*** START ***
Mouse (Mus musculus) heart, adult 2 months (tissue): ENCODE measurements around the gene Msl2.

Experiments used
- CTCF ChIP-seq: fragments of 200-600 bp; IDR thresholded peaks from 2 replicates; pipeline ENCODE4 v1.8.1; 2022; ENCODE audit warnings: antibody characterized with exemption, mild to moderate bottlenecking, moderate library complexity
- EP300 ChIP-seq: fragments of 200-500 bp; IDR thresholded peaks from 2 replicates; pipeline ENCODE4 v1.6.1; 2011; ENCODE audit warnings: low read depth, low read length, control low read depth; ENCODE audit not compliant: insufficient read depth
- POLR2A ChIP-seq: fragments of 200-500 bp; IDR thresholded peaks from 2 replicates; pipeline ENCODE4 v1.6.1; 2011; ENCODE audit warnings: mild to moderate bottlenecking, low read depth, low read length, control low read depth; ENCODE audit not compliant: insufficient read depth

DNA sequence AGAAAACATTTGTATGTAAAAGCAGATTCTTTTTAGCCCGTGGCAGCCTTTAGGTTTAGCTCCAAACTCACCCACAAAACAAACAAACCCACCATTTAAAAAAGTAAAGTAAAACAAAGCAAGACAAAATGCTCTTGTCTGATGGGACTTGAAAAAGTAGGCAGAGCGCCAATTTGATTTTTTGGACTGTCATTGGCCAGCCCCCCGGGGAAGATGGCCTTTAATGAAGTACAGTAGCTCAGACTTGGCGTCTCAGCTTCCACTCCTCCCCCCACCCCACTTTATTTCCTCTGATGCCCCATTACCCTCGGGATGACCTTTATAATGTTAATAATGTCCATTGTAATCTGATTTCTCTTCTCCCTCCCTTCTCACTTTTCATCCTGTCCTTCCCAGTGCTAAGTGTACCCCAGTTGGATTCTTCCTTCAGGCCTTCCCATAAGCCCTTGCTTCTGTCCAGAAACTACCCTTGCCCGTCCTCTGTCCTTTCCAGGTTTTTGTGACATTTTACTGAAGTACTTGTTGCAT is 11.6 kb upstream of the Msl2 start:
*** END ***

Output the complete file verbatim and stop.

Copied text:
Mouse (Mus musculus) heart, adult 2 months (tissue): ENCODE measurements around the gene Msl2.

Experiments used
- CTCF ChIP-seq: fragments of 200-600 bp; IDR thresholded peaks from 2 replicates; pipeline ENCODE4 v1.8.1; 2022; ENCODE audit warnings: antibody characterized with exemption, mild to moderate bottlenecking, moderate library complexity
- EP300 ChIP-seq: fragments of 200-500 bp; IDR thresholded peaks from 2 replicates; pipeline ENCODE4 v1.6.1; 2011; ENCODE audit warnings: low read depth, low read length, control low read depth; ENCODE audit not compliant: insufficient read depth
- POLR2A ChIP-seq: fragments of 200-500 bp; IDR thresholded peaks from 2 replicates; pipeline ENCODE4 v1.6.1; 2011; ENCODE audit warnings: mild to moderate bottlenecking, low read depth, low read length, control low read depth; ENCODE audit not compliant: insufficient read depth

DNA sequence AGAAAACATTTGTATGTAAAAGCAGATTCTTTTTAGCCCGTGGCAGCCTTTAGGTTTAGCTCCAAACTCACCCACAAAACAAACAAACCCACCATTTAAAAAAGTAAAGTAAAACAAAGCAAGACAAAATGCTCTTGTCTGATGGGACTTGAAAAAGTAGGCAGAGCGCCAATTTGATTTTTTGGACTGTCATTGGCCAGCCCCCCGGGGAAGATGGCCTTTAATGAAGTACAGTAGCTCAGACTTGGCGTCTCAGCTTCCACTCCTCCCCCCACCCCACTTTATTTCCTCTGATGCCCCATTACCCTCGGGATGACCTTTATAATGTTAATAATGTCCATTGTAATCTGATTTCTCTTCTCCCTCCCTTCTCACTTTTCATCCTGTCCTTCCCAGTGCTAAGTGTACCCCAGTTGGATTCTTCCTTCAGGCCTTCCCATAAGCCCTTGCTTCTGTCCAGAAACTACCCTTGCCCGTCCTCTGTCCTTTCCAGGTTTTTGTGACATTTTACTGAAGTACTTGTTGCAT is 11.6 kb upstream of the Msl2 start: